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Wednesday, May 11, 2011

In Defense of Michael Cuddyer . . . Sort Of

Some thoughts on Michael Cuddyer, a player who I do not personally dislike, but who I believe has no place on this team after 2011:

1) His salary for 2011 was determined 5 days after the end of the 2009 season. Yes, that's the same season that he filled in admirably at first base for Justin Morneau, and had many clutch hits and RBIs down the stretch. Undoubtedly, the Twins would not have come back to win the division without Cuddyer that year. It was Cuddyer's agent that did the good bit of negotiating that caused the Twins, in November, 2009, to give Michael the substantial raise that he is receiving, but not earning, now. Doubtful the front office will agree to that kind of scheduling again!

2) At least the guy doesn't make excuses. Only one and a half months into the season, I have heard enough about weak legs, the flu, oblique strains, and mental problems that magically manifest themselves in physical symptoms (Francisco Liriano). Say what you will about Cuddyer - - it is probably deserved -- but he has played where he is asked to play, has not completely embarrassed himself in the field, and has not asked for days off. His batting average (though great relative to other Twins players) is subpar, he has shown absolutely no ability to drive in runners, as Howard Sinker recently noted, and it feels like he's going to come close again to leading the lead in one of the most frustrating stats, grounding into double plays. But, notwithstanding that, he is one of 4 or 5 genuine MLB players that we have in the lineup, and the last thing I expect him to do is ask for a day off.

3) I actually like the guy. If he were to be stuck in suburban Hartford, Connecticut, and needed a ride somewhere, or a hot meal, I would have no problem with that. We might even have a beer or two.

Let's pretend for a minute that the Twins manage to get healthy, pull the season together, and, stay with me here . . . win the World Series in 2011. I know, it feels unlikely now that they will even get to .500. But, for the sake of argument, let's say that happens. Regardless of what happens to Cuddyer in 2012, if the Twins win the World Series, he's going to go down, eventually, as some sort of hero in Minnesota.

I am the biggest Kent Hrbek fan of all. I grew up at exactly the right time to enjoy his prime, and to feel sad when he retired. He was a fan favorite, had his share of great games and key plays, and gave good sound bites, but he was never a marquis player. Granted, in his best years he was better that Cuddyer was, however, he never reached the upper echelon of major league baseball players. But, Kent Hrbek was the first baseman on 2 World Series teams, the last World Series teams in Minnesota. I know Hrbek likes to fish, and frequents the lakes and resorts in northern Minnesota. I have it on good authority, also, that he enjoys having a few drinks after a day on the lake, and have heard great stories about Hrbek talking to fans, just like us, sharing beers and shooting pool, at places like Grand View Lodge and Madden's. Kent Hrbek is immortal in Minnesota, literally, because his number 14 is retired, and figuratively in the hearts of people like me. A native Minnesotan, he wisely stayed there and let his legend grow.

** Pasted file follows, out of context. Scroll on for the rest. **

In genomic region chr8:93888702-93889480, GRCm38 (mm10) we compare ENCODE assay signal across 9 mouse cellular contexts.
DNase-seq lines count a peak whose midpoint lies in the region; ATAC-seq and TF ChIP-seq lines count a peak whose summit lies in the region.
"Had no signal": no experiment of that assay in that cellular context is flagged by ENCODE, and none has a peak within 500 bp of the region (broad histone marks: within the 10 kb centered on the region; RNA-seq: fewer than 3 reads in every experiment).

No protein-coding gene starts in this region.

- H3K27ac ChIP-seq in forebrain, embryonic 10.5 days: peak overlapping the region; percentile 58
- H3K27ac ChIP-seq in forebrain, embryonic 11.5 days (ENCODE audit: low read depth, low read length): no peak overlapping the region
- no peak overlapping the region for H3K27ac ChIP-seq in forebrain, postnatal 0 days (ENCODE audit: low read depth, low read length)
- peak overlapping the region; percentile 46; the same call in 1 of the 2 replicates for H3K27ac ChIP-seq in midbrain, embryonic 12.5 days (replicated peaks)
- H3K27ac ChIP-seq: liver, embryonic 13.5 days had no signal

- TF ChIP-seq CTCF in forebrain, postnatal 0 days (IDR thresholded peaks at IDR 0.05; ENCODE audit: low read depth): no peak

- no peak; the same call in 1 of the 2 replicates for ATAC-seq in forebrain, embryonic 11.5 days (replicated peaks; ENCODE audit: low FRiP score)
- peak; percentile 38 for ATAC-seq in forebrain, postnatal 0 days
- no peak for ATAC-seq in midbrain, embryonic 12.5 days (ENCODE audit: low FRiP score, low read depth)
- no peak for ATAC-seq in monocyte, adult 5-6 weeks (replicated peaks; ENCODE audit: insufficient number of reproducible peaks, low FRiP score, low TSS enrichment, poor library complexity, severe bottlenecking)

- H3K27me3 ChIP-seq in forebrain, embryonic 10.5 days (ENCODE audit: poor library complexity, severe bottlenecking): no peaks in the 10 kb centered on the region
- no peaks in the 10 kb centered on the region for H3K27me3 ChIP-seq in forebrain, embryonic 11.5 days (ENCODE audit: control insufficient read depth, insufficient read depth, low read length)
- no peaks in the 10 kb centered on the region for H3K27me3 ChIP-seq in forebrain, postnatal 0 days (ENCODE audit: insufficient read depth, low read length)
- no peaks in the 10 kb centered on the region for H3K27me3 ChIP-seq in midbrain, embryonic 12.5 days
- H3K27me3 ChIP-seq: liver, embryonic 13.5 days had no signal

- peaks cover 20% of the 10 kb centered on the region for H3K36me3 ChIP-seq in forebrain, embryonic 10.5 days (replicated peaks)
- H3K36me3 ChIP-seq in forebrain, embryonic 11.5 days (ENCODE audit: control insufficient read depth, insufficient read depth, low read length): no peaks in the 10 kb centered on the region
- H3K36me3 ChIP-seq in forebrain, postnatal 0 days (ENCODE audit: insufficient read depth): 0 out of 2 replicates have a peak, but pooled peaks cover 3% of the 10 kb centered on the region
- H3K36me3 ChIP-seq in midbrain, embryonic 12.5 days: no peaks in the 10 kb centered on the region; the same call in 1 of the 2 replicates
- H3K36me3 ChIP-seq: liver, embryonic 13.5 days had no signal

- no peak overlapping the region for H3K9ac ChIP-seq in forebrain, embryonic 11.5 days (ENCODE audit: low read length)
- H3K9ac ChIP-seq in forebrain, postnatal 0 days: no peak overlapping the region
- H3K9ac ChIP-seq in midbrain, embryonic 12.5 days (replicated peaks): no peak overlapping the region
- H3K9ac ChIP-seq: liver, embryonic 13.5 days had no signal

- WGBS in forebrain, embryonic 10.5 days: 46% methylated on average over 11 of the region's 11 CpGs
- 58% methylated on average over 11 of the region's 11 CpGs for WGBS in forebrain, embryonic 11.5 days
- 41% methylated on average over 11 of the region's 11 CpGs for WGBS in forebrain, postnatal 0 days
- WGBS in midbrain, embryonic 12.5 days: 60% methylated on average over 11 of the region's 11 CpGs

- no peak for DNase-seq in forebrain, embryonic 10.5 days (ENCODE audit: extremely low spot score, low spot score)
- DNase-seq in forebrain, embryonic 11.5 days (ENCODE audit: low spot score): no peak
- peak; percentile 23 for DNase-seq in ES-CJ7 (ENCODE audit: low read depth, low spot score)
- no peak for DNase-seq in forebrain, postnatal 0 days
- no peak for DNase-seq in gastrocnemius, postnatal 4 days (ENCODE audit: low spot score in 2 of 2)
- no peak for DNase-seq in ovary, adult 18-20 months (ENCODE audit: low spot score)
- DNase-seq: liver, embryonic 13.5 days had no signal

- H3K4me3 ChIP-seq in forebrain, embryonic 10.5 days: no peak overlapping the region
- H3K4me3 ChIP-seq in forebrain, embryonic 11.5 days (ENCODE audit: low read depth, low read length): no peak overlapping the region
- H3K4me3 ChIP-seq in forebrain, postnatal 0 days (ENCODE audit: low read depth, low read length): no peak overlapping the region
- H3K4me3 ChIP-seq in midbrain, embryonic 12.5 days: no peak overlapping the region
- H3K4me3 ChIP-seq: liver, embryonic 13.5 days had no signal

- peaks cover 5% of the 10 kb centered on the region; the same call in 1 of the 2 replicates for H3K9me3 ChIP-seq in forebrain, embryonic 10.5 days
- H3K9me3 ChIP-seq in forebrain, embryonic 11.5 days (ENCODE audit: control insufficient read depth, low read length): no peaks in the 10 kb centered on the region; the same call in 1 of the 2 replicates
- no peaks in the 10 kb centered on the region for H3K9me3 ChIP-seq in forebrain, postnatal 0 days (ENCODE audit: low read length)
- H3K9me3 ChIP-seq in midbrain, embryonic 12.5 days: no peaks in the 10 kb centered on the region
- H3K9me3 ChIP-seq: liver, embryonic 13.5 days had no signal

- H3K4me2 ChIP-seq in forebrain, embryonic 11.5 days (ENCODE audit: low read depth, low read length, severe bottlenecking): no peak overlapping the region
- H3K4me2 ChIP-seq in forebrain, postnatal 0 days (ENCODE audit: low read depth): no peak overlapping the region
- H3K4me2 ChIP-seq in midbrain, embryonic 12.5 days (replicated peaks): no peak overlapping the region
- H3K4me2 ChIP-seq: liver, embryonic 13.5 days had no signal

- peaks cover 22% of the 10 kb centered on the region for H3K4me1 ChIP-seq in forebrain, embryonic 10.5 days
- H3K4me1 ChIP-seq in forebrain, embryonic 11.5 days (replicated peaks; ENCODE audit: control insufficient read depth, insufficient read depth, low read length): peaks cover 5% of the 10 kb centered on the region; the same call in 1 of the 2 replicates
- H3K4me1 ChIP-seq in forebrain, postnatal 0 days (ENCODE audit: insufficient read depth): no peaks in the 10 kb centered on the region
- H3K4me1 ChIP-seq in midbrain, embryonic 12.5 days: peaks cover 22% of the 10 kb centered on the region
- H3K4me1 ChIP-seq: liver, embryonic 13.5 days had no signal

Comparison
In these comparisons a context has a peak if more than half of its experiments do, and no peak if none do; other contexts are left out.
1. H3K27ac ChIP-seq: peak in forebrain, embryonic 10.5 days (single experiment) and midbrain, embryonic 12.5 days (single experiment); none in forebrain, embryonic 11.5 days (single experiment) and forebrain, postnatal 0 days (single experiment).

If the Twins were to somehow pull it together this year, Cuddyer, a career Twin and the most senior member of the organization, might deserve to have his number 5 retired just as much as Kent Hrbek did. History is interesting, and also revisionist. Today we complain about Cuddyer grounding into double plays and failing in the clutch. Assuming postseason success, twenty years from now, we might remember a key play or two of Cuddyer's, a very good postseason OPS, and the fact that the guy never asked out of the lineup.

The bottom line is this: we can scream about Cuddyer all we want; he is overpaid for the production he has given in 2011 so far; and I have no confidence in him batting in a clutch situation. If the other veterans on this team decide to get healthy and contribute, however, some of the heat will be taken off of Cuddyer, he can bat 7th or 8th in the lineup, and perhaps he will produce down there. If not, and if the Twins can't turn this season around, we have an extra $12 million to devote to middle infield, starting pitching, or the bullpen in 2012.

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